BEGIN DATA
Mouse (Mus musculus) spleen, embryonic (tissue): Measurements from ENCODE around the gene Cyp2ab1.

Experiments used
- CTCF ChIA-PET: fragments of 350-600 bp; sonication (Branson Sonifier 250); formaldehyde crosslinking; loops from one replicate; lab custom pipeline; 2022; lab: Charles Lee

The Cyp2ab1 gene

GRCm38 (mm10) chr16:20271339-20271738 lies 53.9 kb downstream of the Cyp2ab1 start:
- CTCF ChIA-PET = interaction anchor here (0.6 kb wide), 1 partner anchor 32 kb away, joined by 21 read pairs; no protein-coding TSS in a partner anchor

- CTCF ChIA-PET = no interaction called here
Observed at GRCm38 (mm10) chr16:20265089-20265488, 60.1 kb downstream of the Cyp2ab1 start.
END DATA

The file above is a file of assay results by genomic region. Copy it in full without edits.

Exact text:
Mouse (Mus musculus) spleen, embryonic (tissue): Measurements from ENCODE around the gene Cyp2ab1.

Experiments used
- CTCF ChIA-PET: fragments of 350-600 bp; sonication (Branson Sonifier 250); formaldehyde crosslinking; loops from one replicate; lab custom pipeline; 2022; lab: Charles Lee

The Cyp2ab1 gene

GRCm38 (mm10) chr16:20271339-20271738 lies 53.9 kb downstream of the Cyp2ab1 start:
- CTCF ChIA-PET = interaction anchor here (0.6 kb wide), 1 partner anchor 32 kb away, joined by 21 read pairs; no protein-coding TSS in a partner anchor

- CTCF ChIA-PET = no interaction called here
Observed at GRCm38 (mm10) chr16:20265089-20265488, 60.1 kb downstream of the Cyp2ab1 start.